Agenda and draft minutes

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Contact: Lara Edwards, 020 7926 6816, Email: ledwards@lambeth.gov.uk 

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Items
No. Item

1.

Declaration of Pecuniary Interests

Under Standing Order 4.4, where any councillor has a Disclosable Pecuniary Interest (as defined in the Members’ Code of Conduct (para. 4)) in any matter to be considered at a meeting of the Council, a committee, sub-committee or joint committee, they must withdraw from the meeting room during the whole of the consideration of that matter and must not participate in any vote on that matter unless a dispensation has been obtained from the Monitoring Officer.

 

 

Minutes:

With regard to items two, three and five of the agenda, Councillor Becca Thackray stated that although a Ward Councillor for Herne Hill, she confirmed that she did not have a pre-determined view of the applications.

2.

Kings College Hospital, Ruskin Wing, Denmark Hill (Herne Hill) 20/00383/VOC pdf icon PDF 3 MB

    Officers’ recommendations:

     

     

    1.    Resolve to grant conditional planning permission.

     

    2.    Agree to delegate authority to the Director of Planning, Transport and Sustainability to finalise the recommended conditions as set out in this report, addendums and/or PAC minutes.

    Minutes:

    Case No. 20/00383/VOC (agenda item two, page one of the agenda pack, page one of the addendum and page one of the second addendum).

     

    The Planning Officer gave a presentation which included a summary of the report and subsequent addenda that had been published on Friday 22 May 2020 and the day of the meeting. Members were advised of the key material planning issues for consideration which included the request to permit 24-hour operation of the helipad for a temporary period of 3 years in connection with medical emergencies. The existing permission was subject to a condition requiring the monitoring of night flights.  It was proposed to amend this condition to require the provision of additional monitoring data.  The data log would need to be submitted at the end of the 3 year period, or at any other time at the request of the local planning authority. Noise impact assessment was conducted at eight locations against the World Health Organisation guidelines of 65dB, where awakenings due to aircraft noises may occur. The figures from 2019 showed 89 recordings within a year, where the majority occurred during the summer period. The complaints data suggested that 37 awakenings occurred during this time.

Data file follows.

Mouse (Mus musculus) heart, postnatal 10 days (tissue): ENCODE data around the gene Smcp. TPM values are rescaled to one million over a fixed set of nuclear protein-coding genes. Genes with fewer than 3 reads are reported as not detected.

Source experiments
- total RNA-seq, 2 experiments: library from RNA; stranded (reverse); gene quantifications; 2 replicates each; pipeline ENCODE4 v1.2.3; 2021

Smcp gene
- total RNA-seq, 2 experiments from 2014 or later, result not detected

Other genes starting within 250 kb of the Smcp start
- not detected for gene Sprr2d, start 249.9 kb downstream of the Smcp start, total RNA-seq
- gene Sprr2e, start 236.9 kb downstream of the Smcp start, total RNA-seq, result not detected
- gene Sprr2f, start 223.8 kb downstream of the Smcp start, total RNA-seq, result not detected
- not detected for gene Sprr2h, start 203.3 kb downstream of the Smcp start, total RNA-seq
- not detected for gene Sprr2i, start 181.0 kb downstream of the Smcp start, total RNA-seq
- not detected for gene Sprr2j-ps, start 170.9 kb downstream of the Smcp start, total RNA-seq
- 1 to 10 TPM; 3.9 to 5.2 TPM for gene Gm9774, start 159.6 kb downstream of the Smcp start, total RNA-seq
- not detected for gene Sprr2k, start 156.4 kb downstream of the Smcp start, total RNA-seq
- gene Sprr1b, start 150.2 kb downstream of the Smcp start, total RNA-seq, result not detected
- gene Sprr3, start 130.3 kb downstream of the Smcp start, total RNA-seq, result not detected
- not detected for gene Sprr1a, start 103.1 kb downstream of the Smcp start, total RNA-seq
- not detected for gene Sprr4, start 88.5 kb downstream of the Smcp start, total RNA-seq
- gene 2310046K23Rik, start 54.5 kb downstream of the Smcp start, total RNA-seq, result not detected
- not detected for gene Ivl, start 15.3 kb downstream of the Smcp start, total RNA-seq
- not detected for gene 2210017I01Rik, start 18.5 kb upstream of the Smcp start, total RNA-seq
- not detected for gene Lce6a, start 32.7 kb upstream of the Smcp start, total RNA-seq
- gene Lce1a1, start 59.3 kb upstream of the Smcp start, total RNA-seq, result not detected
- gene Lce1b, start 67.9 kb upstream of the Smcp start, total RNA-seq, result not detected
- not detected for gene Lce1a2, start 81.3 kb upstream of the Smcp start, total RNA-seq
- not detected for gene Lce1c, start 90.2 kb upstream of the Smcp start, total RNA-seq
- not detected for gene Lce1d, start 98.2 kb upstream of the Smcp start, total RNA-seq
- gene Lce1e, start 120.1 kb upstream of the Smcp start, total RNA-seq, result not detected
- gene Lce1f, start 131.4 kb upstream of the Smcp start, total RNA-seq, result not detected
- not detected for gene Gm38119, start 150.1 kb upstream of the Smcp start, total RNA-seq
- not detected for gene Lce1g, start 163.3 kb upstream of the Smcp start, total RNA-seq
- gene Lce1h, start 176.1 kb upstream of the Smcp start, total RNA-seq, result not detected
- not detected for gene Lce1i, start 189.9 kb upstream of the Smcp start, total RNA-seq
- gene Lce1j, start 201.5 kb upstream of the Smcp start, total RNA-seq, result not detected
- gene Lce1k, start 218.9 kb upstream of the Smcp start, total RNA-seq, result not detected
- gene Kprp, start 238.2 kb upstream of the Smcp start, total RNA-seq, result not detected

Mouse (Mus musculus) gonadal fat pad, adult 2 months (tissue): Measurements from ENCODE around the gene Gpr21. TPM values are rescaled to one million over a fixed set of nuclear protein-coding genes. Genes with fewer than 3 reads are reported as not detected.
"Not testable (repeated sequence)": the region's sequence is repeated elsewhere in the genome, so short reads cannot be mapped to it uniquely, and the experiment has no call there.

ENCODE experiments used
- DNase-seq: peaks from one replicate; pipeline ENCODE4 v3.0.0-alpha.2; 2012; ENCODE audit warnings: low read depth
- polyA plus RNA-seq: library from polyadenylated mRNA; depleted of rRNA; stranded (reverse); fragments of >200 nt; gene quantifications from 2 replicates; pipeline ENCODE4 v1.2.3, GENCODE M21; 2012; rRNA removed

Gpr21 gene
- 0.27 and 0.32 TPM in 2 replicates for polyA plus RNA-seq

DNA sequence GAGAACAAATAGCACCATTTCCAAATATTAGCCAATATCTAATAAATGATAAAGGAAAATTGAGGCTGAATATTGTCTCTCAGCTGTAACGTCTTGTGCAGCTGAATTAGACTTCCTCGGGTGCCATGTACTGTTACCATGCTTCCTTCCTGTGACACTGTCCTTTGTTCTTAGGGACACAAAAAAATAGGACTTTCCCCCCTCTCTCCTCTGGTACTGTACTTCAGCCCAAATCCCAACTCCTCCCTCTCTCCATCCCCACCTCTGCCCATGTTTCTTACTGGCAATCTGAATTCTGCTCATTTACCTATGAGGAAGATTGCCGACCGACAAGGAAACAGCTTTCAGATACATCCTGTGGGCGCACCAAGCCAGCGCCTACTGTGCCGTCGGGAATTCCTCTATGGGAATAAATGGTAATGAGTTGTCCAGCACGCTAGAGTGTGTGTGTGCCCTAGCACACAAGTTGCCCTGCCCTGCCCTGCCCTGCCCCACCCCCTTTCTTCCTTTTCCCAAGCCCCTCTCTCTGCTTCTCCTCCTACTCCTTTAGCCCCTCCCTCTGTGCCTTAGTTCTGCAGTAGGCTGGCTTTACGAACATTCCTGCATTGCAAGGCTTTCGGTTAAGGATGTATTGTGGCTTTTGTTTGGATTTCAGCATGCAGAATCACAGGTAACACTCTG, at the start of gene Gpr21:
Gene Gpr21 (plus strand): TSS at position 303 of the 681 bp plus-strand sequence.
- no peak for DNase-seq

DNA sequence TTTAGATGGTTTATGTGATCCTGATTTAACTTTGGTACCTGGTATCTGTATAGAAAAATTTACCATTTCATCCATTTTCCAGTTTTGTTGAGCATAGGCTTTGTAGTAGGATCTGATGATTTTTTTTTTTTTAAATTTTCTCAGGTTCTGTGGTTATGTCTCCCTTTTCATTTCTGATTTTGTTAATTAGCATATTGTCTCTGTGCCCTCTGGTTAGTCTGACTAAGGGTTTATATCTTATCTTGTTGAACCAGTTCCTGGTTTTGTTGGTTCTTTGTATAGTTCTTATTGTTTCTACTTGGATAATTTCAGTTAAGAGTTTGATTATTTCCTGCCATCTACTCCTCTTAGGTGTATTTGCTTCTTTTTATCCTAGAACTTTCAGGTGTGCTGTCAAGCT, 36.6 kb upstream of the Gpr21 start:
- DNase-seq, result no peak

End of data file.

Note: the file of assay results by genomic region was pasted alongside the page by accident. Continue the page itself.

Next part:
Following the officer’s presentation, the objector raised the following concerns:

    ·         Ruskin Park House was high up on the hill and a volume of 90 decibels had been recorded by residents.

    ·         Residents were woken up if the helicopter were to arrive at 3am and would stay awake until it took off at 4am, and the first Heathrow flight would take off at 4:30am. This had sometimes occurred twice a week at the beginning of the operation.

    ·         The quality of residents’ lives had materially changed and they would like to be consulted further.

    ·         They proposed a further one-year extension to the night flights for further data to be collected, as well as a McDonnell Douglas helicopter be used.

     

    The applicant and representative then provided the following information in support of the application:

    ·         In the first year of night landings an improved patient outcome was delivered as well as the maintaining of the predicted number of flights.

    ·         They did not anticipate an increase in the number of landings in the next three years, but a possible decrease due to other hospitals starting to provide night flying operations.

    ·         The relative infrequency of flights was reflected in the limited number of complaints received but noted that the concerns of some occupiers of Ruskin Park House. Pilots had been advised to adjust their flight path where weather permitted, to avoid this particular approach. This had successfully reduced the number of complaints from summer last year.